Tracheostomy changes will become very routine, but for your first couple changes it is good to have a senior resident with you.
Before every trach tube change, there are a couple very important questions to answer to avoid a potential disaster:
- What was the indication for the tracheostomy to begin with? Was the tracheostomy planned or an emergent procedure? Can the patient be masked or intubated from above if necessary?
- Do you have the right tools? Make sure to always set yourself up for success by having all the equipment with you that you could possibly need, particularly for patients who are completely dependent on the tracheostomy for ventilation.
- How long has the trach been in place? A recent (<1 week) stoma carries the risk of creating a false passage with a new tube. Also, beware the trach change on a patient who’s had a longstanding trach who may have developed extensive granulation tissue or stenosis around the stoma – it can be difficult to bypass with a new tube.
- Was the stoma surgically “matured” during surgery? Patients with Bjork flaps or stay sutures are easier to perform trach changes on and you are much less likely to false passage.
- Bottom-line: take each trach change seriously and be prepared. Unfavorable conditions include new trach (<5-10 days out), no surgical “maturing” of the stoma, patients that are completely depending on trach for ventilation.
What tube to replace with?
- Cuffed or uncuffed: Any patient that requires positive pressure ventilation requires a cuffed tube. Uncuffed tubes are more comfortable for patients and better to use with a Passy-Muir valve.
- Size: Typical requirements for adults are inner diameter 7-8 for men and 6-7 for women.
- Brand names: The two most commonly used brands are Bivona and Shiley. Note that the sizes between brands are not equivalent (see chart). Shiley tubes have an inner cannula, which can be helpful in patients with large amounts of thick secretions because they can be cleaned without removing the entire tube. Bivona tubes do not have an inner cannula, which allows for a smaller outer diameter.
- Shiley sizing
|Size||O.D. (mm)||I.D. (mm)||Length (mm)|
- Bivona sizing
|Size||O.D. (mm)||I.D. (mm)||Length (mm)|
Equipment you should have readily available during a trach change:
- An extra set of hands to help with suction, holding the trach in place while you secure it etc…
- Good lighting, preferably a powerful headlight
- Suction (flexible suction catheter and Yankauer)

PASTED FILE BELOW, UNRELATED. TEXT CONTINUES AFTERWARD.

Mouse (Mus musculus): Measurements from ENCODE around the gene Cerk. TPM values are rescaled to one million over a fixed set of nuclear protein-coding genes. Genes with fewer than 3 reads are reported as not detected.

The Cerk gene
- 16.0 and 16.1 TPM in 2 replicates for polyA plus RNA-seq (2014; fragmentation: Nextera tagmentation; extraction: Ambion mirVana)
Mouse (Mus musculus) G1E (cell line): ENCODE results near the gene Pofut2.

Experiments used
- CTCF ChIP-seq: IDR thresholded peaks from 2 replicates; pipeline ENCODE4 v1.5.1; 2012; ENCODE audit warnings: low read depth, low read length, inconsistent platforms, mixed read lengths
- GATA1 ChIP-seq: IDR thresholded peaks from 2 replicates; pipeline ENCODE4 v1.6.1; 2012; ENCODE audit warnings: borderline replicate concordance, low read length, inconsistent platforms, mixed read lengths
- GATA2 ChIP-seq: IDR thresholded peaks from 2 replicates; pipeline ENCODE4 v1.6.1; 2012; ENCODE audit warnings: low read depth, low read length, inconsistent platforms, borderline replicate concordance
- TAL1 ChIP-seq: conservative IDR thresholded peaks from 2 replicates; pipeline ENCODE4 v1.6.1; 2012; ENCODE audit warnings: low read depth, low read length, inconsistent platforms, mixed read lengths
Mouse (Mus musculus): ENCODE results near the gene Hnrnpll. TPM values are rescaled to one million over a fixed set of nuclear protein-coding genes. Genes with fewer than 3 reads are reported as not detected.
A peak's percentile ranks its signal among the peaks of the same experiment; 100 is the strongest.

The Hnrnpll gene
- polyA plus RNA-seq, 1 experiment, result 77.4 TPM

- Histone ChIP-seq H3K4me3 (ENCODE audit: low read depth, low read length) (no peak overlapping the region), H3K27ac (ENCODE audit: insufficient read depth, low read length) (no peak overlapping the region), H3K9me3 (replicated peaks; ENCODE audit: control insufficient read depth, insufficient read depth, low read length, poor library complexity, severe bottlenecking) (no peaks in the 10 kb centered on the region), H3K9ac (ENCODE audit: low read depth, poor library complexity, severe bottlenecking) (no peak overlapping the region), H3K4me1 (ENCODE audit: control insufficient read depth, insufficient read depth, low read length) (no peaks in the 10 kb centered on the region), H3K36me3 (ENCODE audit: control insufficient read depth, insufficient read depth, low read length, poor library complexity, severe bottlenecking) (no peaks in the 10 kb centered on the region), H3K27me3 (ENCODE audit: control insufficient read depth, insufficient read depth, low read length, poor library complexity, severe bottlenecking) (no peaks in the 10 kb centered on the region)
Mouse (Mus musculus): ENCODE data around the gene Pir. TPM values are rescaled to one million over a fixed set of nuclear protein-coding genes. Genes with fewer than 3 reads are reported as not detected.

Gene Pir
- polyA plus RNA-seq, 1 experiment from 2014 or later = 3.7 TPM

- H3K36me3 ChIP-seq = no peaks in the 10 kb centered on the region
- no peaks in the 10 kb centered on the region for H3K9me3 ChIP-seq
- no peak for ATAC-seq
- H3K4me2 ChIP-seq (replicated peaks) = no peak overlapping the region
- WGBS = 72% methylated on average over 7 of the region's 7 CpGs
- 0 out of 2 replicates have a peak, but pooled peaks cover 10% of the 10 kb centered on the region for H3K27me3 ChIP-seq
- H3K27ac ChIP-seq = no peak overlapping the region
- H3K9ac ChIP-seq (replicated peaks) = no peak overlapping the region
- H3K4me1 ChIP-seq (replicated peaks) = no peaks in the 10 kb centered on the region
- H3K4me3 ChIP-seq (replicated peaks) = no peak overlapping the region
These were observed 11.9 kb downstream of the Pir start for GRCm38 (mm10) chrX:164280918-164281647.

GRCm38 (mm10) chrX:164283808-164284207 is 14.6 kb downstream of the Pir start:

- Nasal speculum or curved clamp (helpful to examine stoma tract and dilate opening if needed)
- Trach hook, particularly for the low riding trachea
- Trach tube with correct obturator, and an extra trach tube one size smaller
- Some sort of scope (flexible nasopharyngoscope) to ensure that the trach is in the correct location and not abutting the tracheal wall
- Soft Velcro trach ties or cotton twill ties
- Normal saline or K-Y jelly for lubrication
- 10cc syringe if changing a cuffed tube
- Consider bringing a percutaneous tracheotomy kit if you are worried about stomal granulation or stenosis; the dilator in the kit can come in very handy
How to replace the tracheostomy tube:
- Make sure you have everything that you might need out and readily accessible. Again, if the patient has absolute dependence on the tracheostomy tube for ventilation, make sure you bring any additional supplies to help in the event that you are having difficulty replacing it.
- Lay the patient flat and have a strong light source focused on the trach site. Place a shoulder roll if the patient can tolerate it.
- Examine the new trach to ensure it looks OK. If there is a cuff, test it for a leak.
- Place the obturator in the trach tube and lubricate the tip
- Suction out the existing tracheostomy tube and proximal trachea
- Have an assistant hold the existing tracheostomy tube with a suction ready while you remove the ties
- Deflate the cuff of the existing tracheostomy tube
- With a nasal speculum or curved clamp in hand, remove the existing tracheostomy tube and open the stoma with the nasal speculum (or clamp) to examine the stoma
- Replace with the new tracheostomy tube, remove obturator and have assistant hold new tube in place
- If the patient requires positive pressure ventilation, have the assistant reconnect the circuit while you inflate the cuff and secure the tube with trach ties
- Use your flexible scope to examine placement to ensure it is sitting centrically in the lumen of the trachea to avoid the long term complications of iatrogenic tracheoesophageal fistula or anterior tracheal wall erosion and the ever feared tracheoinnominate fistula.
If you are unable to replace tracheostomy tube during trach change:
- Assess the patient’s respiratory status. Are they moving any air without the trach tube in place? If they are breathing comfortably, there is much less urgency to getting the new tube in.
- Use a nasal speculum or curved clamp to gently dilate the opening of the stoma and a cric hook (if you can safely identify the cric cartilage) to expose the tract
- Place the tracheostomy tube over a flexible nasopharyngoscope and guide the scope into the tracheal lumen. This carries the advantage that you can directly see if you have entered the trachea and not a false passage. Once you have entered the trachea, you can “Seldinger” the trach tube into the trachea
- For a mature stoma that is too tight to pass the new trach tube, try using the next size smaller, or try dilating the tract with the trach dilator from a percutaneous tracheotomy kit.
- If you are still unsuccessful and the patient is in distress, you should call a code to get the airway cart. If the patient has a patent upper airway, try to mask ventilate, intubate or place an LMA. You can also try passing a very small endotracheal tube (size 5 or smaller) through the stoma.
- In an absolute emergency with respiratory distress, surgical cricothyrotomy or “slash” second tracheostomy can be performed